Sun Hung Kai, Kwok family sell 30 per cent stake in office space at Hong Kong’s most expensive commercial site to Ping An Life for US$1.45 billion

Sun Hung Kai Properties (SHKP) and its controlling shareholder, the Kwok family, are to sell 30 per cent of the office portion of Hong Kong’s most expensive commercial project.

Ping An Life Insurance will buy the space on top of the West Kowloon high-speed rail station for HK$11.27 billion (US$1.45 billion), SHKP said in a statement on Wednesday evening.

SHKP won the biggest parcel of commercial land ever sold in the city for a record HK$42.23 billion (US$5.4 billion) in November last year.

“Local property firms are unlikely to increase their [borrowing for expansion] in these market conditions, but mainland investors are still keen to invest in Hong Kong,” said Raymond Cheng, head of Hong Kong and China research at CGS-CIMB Securities.

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Once the project is completed in five to six years’ time, the office spaces should be sought after by mainland firms which have a strong interest in setting up operations in Hong Kong, he said.

“Having an office atop the high-speed rail West Kowloon station, mainland firms can travel from their Shenzhen to their Hong Kong office in just 30 minutes by high-speed train, and less than an hour from Guangzhou,” said Cheng.

“SHKP has intended to bring in a strategic investor since it won the site last year. It would help to reduce the risk.”

Ping An Life, part of China largest insurance group, will purchase 25 per cent of the office space in the development from SHKP and 5 per cent from Kwok Family Companies for HK$9.39 billion and HK$1.87 billion respectively, according to the SHKP statement.

Ping An Insurance (Group) is the world’s seventh largest company by capitalisation, according to Forbes. It is the only insurer in the top 10 largest companies globally.

On completion of the deal, SHKP will own 50 per cent of the office portion of the project, while Ping An Life will hold 30 per cent and the remaining 20 per cent will be owned by Kwok Family Companies. The retail portion of the project will remain wholly owned by SHKP.

The plot has an area the size of 47 Olympic swimming pools. It can be built into 3.17 million square feet of gross floor area for retail, office or hotel use, which would make it 12 per cent larger than the International Commerce Centre, Kowloon’s tallest skyscraper.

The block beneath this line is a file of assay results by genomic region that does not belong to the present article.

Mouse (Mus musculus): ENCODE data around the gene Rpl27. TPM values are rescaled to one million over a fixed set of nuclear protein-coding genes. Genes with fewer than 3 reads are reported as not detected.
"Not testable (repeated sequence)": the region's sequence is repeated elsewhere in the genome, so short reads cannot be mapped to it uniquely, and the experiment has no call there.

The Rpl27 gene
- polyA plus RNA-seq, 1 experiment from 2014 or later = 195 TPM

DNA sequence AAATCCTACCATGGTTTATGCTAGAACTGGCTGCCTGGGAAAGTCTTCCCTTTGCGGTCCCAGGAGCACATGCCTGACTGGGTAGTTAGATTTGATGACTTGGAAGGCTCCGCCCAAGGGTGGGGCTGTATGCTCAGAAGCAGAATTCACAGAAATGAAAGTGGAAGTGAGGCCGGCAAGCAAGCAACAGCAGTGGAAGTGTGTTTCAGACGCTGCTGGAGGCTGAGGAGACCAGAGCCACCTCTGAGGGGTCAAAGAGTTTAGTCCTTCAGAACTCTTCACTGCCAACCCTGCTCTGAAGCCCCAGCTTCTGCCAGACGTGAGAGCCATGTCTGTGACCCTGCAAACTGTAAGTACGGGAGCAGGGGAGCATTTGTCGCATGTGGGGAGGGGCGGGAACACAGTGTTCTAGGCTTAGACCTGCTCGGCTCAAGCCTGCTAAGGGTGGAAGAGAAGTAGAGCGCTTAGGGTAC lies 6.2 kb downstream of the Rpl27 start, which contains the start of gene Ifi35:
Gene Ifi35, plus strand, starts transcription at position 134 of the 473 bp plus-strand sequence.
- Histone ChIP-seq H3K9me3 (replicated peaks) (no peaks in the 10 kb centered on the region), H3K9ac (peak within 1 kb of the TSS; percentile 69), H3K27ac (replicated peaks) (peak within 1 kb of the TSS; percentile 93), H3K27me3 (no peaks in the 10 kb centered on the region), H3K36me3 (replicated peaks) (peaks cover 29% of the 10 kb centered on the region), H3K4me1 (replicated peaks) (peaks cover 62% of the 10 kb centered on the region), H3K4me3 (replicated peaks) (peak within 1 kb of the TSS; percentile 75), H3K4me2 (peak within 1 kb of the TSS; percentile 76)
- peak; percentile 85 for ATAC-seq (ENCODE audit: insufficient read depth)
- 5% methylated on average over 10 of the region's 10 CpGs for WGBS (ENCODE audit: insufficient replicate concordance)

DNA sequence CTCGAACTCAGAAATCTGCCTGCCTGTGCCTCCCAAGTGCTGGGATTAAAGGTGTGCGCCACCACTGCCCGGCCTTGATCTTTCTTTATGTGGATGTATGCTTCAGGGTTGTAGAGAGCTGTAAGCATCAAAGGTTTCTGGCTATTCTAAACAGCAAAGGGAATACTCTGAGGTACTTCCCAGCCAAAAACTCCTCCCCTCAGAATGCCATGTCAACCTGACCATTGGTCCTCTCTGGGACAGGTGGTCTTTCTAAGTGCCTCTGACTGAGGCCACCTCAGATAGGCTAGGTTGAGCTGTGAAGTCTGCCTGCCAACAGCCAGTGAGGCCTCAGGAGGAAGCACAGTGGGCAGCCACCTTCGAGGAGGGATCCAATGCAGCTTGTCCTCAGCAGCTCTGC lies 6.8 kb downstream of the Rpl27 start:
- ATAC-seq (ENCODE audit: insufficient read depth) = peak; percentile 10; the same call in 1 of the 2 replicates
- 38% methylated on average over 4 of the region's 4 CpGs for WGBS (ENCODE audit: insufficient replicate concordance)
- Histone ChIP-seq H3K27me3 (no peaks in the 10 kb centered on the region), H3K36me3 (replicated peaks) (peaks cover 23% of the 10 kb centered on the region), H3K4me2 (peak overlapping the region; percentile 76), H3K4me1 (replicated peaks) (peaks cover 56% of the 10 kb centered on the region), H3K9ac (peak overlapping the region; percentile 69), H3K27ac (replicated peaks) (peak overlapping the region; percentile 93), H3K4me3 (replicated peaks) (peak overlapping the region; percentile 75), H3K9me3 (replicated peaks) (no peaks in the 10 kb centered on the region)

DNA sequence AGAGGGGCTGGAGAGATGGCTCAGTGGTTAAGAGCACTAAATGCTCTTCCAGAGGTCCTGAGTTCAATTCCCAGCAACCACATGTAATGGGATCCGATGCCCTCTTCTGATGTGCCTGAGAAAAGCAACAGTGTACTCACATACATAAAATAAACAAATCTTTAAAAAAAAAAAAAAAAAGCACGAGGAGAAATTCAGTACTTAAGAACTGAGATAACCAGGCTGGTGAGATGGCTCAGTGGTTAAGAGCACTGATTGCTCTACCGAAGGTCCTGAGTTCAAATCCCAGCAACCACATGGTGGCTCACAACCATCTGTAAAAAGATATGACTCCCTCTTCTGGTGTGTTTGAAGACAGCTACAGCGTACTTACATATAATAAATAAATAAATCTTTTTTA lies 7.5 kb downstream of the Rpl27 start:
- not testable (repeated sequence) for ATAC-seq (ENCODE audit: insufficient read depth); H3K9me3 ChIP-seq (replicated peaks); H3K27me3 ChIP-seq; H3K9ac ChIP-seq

The total investment cost for the mega development will be HK$65 to Hk$70 billion and will take a pay-back period of 20 years, according to Thomas Lam, executive director of Knight Frank.

Last year, SHKP’s winning bid of HK$13,345 per square foot was at the low end of a valuation range of between HK$41.1 billion and HK$63 billion, or HK$13,000 per square foot and HK$20,000 per sq ft.

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In December 2019, SHKP said Kwok Family Companies had become the first strategic partners to participate in the development of the office towers on the site. SHKP had indicated on a number of occasions in the past that it intended to invite in other long-term strategic investors as well.

“The presence of major strategic investors in this project should act as a catalyst in attracting more

multinational corporations and leading financial institutions to move in, thus further strengthening the reputation and market position of the project and that of the adjacent International Commerce Centre (ICC) as a key business and finance hub both in Hong Kong and the Greater Bay Area,” said SHKP chairman and managing director Raymond Kwok Ping-luen.

The new site, Hong Kong’s largest commercial plot by area in recent years, is widely acclaimed for its strategic location, being connected to the Airport Express line, the MTR’s Tung Chung line and the West Rail line.

This article originally appeared in the South China Morning Post (SCMP), the most authoritative voice reporting on China and Asia for more than a century. For more SCMP stories, please explore the SCMP app or visit the SCMP’s Facebook and Twitter pages. Copyright © 2020 South China Morning Post Publishers Ltd. All rights reserved.

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